Arkansas Education Commissioner Won't Renew Little Rock Teacher's Contract In Current Form

Oct 23, 2018

Arkansas Education Commissioner Johnny Key explaining to reporters Tuesday why he won't renew the latest agreement between the Department of Education and the Little Rock teacher's union.
Credit Colton Faull / KUAR News

Arkansas Education Commissioner Johnny Key says he won't renew the latest agreement between the Department of Education and the teachers union known as the Little Rock Education Association. During a press conference Tuesday, Key cited low test scores as the reason and said the public school district needs more control in deciding when to let teachers go. It now takes about two years to fire a teacher for lack of performance.

"The district and principals would have greater flexibility in making staffing decisions; staffing changes as they move forward getting ready for the '19 school year," said Key.

Key would waive the Teacher Fair Dismissal Act at 22 schools with a D or F grade. However, a statement from the teacher's union notes the state took control of the district four years ago and that Key is essentially serving as the district’s school board.  Some teachers say they are not responsible for the low grades within those 22 schools.

In the statement, the union claims teachers would be asked to agree to give up their due process.

Even murderers receive due process in court, yet the Commissioner expects our members to not only give it up, but to support giving it up. When the District was taken over by the state, we had six schools classified as being in Academic Distress. Currently, we have twenty-two schools that received a grade of a D or F. Those grades are a result of three completely different state-mandated tests over a period of four years. Yet, the commissioner wants to hold the educators accountable for the grades. In those schools, eleven of the principals that were in place at the time of takeover have continued to work at the same sites and one has been promoted. Those principals have not recommended any teachers for termination due to failure to meet their job expectations. School culture and expectations come from the school leadership. Those principals have not been recommended for termination nor have they had their rights to Teacher Fair Dismissal waived.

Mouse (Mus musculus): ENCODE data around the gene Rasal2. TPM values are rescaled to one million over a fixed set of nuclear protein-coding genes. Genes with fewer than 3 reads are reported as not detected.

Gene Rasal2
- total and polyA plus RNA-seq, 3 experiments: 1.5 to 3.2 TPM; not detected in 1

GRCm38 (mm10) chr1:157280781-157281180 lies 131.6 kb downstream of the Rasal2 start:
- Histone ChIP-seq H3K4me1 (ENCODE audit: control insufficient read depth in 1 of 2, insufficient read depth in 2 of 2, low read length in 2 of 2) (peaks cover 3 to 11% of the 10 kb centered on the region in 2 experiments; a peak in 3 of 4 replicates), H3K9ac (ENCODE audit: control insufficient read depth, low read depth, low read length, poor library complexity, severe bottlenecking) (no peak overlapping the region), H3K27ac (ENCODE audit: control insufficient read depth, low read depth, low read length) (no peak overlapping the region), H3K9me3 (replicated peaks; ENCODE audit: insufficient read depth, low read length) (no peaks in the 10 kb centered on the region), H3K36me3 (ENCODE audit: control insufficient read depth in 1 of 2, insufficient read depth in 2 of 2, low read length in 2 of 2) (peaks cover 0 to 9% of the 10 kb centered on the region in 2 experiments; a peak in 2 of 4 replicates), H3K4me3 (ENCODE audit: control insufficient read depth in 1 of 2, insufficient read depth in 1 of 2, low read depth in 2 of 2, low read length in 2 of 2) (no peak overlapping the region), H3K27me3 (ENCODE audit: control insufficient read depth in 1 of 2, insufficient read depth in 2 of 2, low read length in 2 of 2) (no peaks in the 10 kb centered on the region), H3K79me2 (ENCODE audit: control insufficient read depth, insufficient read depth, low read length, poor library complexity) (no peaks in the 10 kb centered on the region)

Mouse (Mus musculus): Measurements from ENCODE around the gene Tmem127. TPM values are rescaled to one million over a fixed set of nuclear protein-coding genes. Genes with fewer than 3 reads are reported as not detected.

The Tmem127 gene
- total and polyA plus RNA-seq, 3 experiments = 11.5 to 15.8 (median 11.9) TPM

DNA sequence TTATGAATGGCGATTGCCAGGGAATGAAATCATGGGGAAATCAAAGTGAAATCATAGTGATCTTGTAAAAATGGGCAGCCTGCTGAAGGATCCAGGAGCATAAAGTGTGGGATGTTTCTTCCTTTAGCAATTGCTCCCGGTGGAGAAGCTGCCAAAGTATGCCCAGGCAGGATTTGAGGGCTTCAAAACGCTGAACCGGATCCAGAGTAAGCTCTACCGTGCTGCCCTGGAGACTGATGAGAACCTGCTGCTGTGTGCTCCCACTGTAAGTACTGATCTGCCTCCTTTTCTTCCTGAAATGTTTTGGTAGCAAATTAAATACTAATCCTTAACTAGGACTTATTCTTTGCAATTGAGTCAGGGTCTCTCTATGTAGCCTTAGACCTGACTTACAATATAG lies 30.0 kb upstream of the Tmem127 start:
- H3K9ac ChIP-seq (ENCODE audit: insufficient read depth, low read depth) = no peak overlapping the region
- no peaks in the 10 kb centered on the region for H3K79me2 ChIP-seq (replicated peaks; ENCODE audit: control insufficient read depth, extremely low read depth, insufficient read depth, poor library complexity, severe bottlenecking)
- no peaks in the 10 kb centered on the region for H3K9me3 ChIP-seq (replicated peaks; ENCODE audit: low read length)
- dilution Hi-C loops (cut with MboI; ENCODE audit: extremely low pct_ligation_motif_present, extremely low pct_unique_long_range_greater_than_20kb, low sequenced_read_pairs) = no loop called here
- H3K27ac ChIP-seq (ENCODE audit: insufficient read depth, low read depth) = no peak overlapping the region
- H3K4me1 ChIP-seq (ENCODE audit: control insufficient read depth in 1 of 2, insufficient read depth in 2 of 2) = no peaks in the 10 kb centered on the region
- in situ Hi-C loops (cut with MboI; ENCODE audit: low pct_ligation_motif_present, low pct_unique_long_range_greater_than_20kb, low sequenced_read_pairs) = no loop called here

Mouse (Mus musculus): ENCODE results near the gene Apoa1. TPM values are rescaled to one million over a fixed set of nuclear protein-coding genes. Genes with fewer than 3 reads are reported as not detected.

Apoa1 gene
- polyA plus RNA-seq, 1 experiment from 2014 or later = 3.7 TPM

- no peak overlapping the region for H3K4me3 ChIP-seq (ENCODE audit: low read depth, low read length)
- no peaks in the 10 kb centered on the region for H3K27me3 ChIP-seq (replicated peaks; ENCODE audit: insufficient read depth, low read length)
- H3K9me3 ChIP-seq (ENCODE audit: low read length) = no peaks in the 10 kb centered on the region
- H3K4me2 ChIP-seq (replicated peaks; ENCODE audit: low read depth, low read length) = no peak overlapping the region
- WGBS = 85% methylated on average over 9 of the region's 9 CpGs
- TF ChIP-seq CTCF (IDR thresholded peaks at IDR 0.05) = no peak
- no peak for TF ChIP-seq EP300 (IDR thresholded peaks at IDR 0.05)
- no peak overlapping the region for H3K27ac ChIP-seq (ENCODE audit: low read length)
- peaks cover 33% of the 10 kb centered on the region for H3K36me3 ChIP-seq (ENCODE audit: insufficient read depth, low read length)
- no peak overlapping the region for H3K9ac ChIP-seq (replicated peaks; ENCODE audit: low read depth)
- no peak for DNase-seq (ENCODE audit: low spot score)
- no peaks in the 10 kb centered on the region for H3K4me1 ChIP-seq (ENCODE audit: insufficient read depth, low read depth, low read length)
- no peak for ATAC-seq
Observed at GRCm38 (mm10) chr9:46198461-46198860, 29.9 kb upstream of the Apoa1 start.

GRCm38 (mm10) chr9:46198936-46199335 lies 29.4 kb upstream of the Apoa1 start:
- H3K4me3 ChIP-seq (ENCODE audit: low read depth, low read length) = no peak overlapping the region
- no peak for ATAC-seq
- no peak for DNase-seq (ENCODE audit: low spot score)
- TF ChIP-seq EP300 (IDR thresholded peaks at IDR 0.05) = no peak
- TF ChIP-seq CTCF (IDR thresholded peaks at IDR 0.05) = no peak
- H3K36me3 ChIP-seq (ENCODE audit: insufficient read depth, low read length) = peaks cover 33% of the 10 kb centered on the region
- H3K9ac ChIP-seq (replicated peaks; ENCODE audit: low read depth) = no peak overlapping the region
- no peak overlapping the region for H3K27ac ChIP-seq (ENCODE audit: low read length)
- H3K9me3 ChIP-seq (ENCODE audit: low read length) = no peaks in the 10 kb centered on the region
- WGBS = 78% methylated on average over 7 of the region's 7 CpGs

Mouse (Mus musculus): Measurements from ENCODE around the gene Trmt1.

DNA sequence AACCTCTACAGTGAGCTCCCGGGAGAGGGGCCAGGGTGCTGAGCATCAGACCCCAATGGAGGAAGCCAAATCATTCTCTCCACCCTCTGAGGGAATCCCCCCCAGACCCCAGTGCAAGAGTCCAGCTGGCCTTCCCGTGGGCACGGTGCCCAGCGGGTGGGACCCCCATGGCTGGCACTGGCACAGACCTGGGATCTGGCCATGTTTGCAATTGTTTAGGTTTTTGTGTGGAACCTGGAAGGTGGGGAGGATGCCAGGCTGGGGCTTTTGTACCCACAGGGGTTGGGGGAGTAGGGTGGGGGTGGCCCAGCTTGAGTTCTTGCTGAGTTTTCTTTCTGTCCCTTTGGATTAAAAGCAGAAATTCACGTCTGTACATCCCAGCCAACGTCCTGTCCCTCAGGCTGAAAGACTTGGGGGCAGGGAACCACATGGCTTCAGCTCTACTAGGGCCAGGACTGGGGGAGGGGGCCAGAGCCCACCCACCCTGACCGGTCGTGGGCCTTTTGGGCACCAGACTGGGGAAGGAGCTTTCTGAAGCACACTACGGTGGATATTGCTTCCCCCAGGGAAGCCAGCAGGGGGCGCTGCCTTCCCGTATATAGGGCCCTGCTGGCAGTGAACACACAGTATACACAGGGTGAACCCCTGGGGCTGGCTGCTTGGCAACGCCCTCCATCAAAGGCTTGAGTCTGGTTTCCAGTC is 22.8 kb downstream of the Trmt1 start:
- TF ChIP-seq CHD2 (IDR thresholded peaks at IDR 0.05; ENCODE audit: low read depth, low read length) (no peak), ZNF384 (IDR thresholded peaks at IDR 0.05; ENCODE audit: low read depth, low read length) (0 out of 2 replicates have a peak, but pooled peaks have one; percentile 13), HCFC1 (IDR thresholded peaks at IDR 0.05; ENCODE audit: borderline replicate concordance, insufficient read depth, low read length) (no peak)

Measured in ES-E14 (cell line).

Key suggested part of the problem is teachers not showing up to work. Over half of the classroom teachers in the 2017- 2018 school year were absent 10 days or more, he said.

"If we expect our students to show up if we are worried about chronic absenteeism with our students, which is defined at that 10 day-plus, and over half of our classroom teachers are absent meeting that same definition, then that is a problem," Key said. "That's not a problem with teachers. That may be a problem with scheduling, that may be a problem with PD, that may be a problem with culture."

Key said he has talked with Superintendent Michael Poore about the possibility that part of the problem might be some of the leadership in the low scoring schools.

"Maybe it's not what's going on in the classrooms, maybe it's what's going on with the culture," Key suggested. "There are protections that are in place now for principals that this would open it up to provide that tool to address some of those issues."

Regarding whether low scoring schools would have difficulty attracting new teachers because of the dismissal policy, Key said he is not concerned.

"There are teachers right now that are not members of LREA," he said. "There would still be protection because there's still a grievance situation that's in the PNA (Professionally Negotiated Agreement). I didn't change any of that... if it's due process someone is concerned about in making it less attractive, there is due process. It's still in place. It just doesn't end with the components of teacher fair dismissal that's currently in statue."

When asked what responsibility he and the state bear for the drop in scores, Key responded by questioning what the drop in scores mean.

"You're talking about a long-term track record in these schools," he said. "There have been improvements, but they have been inconsistent. You had Baseline, you had Fair, you had McClellan that got off the old academic distress system, now they've slipped back and are struggling."

Two candidates for mayor, state Rep. Warwick Sabin and former Superintendent of the Little Rock School District Baker Kurrus, weighed in on Key's decision in separate statements.

Sabin said this "demonstrates the problem with having a one-man unelected school board making unilateral decisions for the Little Rock School District...It also doesn’t make sense to single out teachers for corrective action when we should be doing everything we can to attract and retain high-quality educators. We need a collaborative approach that includes teachers, administrators, parents, students, and — most importantly — an elected school board that directly represents the interests of every citizen in our city."

In a statement on Facebook, Kurrus said, "this type of negotiation does not build trust and cooperation at a time when those two fundamental elements are essential to the success of LRSD. It also undermines the authority of the school district’s primary negotiator, the superintendent."

Key said the changes made need to be about the kids. 

"You cannot defend 11,000 kids being at a D and F school without some major initiative to try and turn that around," he said. "There is work going on every day by great teachers in this district. There are processes and systems in place that are not providing what kids need."

Correction: Key is quoted as saying chronic absenteeism in public schools is 10 days, but according to the Arkansas Department of Education, it is 18 days. The headline and entire story has been revised for accuracy and clarity.